Column: Barbara Sumner –
If adoption secrecy were a game show, they’d call it, ‘how much do you really want this?’
Because I am adopted, I have no birth story. However, the state holds a large number of files on me. Legal documents, doctors notes, feeding recipes and home visit comments. Through these documents, I could build a picture of what happened to my mother and me.
To play this game, and access those files you need to navigate endless obstacles. You have to engage with and overcome bureaucracy, rudeness, disrespect and callousness. At every turn, the expectation is that you will give up, slink away, swallow your anger and “just get over it.”
In my playing of this game, I’ve spent months on one small detail — my original birth certificate (OBC).
If you are a non-adopted person, your founding document is a straightforward affair. It names your parents, their occupations, your name, date and place of birth.
At the bottom of the certificate, there’s a small box that states:
CAUTION – Any person who falsifies the particulars on this certificate or uses it as true, knowing it to be false, is liable to prosecution under the Crimes Act 1961.
I have one of those birth certificates. It looks exactly like your non-adopted certificate. Except mine falsifies my details. It names the people who adopted me as birth parents. My name is not the one I received at birth.
When it comes to stranger adoption, falsifying details is not a crime.
Rachel from Internal Affairs had the answer. She described my post-adoption birth certificate as “statutory fiction.” She later described it as a “lawful falsehood.”
The 1985 Adult Adoption Information Act was supposed to sort all this. The Act says I have a right to my OBC.
For a couple of years after the Act came into being, adopted people were able to access their OBC. It looked exactly like the post-adoption certificate, except it told the truth.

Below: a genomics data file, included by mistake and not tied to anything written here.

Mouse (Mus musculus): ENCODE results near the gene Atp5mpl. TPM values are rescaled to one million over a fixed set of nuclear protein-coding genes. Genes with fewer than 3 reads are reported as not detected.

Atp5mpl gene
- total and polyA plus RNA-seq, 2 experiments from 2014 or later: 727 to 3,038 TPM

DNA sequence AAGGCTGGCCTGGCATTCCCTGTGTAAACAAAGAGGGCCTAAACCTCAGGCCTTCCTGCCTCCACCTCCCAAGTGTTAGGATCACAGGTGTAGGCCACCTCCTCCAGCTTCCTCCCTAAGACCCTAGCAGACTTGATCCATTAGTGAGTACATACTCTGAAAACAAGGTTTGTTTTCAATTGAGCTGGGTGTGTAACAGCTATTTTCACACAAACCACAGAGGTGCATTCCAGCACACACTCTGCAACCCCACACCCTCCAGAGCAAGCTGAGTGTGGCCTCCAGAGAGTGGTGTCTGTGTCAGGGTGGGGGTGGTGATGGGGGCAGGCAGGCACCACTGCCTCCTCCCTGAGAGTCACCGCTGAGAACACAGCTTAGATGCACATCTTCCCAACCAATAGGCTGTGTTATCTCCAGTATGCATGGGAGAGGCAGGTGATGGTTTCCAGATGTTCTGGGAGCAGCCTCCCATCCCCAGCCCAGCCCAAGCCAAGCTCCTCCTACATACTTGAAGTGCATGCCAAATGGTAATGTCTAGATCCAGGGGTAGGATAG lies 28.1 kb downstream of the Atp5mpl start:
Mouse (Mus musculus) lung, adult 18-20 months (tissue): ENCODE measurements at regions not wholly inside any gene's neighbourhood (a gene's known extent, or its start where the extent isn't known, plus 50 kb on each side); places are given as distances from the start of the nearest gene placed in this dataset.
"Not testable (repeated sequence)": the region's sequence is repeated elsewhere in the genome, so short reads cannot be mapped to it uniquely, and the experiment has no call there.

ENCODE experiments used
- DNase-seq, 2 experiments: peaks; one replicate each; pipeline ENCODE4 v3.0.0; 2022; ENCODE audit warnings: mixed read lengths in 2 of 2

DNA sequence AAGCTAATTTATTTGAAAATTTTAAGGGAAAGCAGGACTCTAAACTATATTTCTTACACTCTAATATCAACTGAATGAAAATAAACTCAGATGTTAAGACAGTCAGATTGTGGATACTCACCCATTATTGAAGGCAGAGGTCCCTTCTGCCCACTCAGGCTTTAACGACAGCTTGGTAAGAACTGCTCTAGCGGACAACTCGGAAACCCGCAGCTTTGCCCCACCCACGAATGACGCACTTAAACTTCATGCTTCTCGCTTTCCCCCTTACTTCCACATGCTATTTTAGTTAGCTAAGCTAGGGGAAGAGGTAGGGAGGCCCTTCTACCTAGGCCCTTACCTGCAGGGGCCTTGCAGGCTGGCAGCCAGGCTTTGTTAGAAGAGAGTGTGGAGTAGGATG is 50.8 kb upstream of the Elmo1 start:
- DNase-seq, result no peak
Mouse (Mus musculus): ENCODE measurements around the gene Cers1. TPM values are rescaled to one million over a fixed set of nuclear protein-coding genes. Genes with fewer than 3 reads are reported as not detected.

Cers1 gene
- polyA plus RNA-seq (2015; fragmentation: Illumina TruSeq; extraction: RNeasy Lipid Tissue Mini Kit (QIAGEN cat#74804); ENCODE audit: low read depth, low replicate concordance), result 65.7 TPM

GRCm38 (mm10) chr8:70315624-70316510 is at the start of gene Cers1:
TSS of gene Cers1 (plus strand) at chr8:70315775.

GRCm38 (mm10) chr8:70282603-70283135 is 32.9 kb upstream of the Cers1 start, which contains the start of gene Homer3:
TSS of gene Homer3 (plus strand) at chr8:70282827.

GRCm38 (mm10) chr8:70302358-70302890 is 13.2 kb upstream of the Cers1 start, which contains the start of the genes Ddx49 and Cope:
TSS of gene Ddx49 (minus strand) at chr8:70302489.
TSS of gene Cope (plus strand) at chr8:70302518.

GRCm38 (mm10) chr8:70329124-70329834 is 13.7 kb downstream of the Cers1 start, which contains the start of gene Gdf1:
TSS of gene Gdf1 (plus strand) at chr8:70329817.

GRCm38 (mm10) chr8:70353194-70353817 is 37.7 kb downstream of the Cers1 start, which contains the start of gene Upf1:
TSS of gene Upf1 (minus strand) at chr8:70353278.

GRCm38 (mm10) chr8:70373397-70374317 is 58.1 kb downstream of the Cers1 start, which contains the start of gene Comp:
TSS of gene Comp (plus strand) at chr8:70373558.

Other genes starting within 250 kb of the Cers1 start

Then Births, Deaths and Marriages realised there was a loophole in the legislation.
If adopted people had two birth certificates in different names, they could use them to create multiple identities. (oh the irony)
Even though it was already illegal to use any birth certificate to create a new identity, Internal Affairs decided adopted people represented a special risk.
To resolve this, and they began to endorse our OBC’s. They added large stamps with the names and details of our adopters. They added the names our adopters gave us.
Back to Rachel from Internal Affairs. The endorsements are not an issue, she said, because original birth certificates are “essentially ornamental.”
Of course, telling adopted people their authentic identities are ornamental is all part of the game show.
It turns out Births, Deaths and Marriages do not hold a drawer full of birth certificates. When you call up and request a copy, they go into the files and find your source document and birth printout. These two documents contain a wealth of information about you. They use these to create each birth certificate.
For a nominal fee, you can apply for copies of your source document and your birth printout. Unless you are adopted.
Despite the Adult Adoption Information Act, we have no right to these. Until our adopting parents and natural parents are all dead. Or we get a court order. Or we reach 120 years of age. (I am not making this up)
But, to get that court order, an adopted person has only one option. You must prove ‘special grounds’.
Special grounds appears to be a term coined especially for adopted people. There is no definition in law. ‘Special grounds’ is whatever the Judge of the day says it is.
In my case, the Judge requested I provide “all reasons, preferably special ones,” for opening my file. He gave no hint as to what he might consider a special reason.
When you are adopted, everything you were or could have been is locked away. Your history, your culture, your language, your genealogy, your extended family. It is all disappeared.
You’d think they purposely misnamed the Adult Adoption Information Act, just to fool you. Or gaslight you. Because we are still forbidden from accessing everything, except that endorsed not-so-original birth certificate.
While I was successful in convincing a Judge I had special grounds, I am one of a very few. But I still do not have a clean, accurate copy of my birth certificate. I am asking that the law treat me equally with every non-adopted citizen.
Because my life and my authentic identity is not a game show. Why is that so difficult to understand?
- ref. The Adoption Game Show https://www.barbarasumner.nz/blog/2019/5/22/the-adoption-game-show –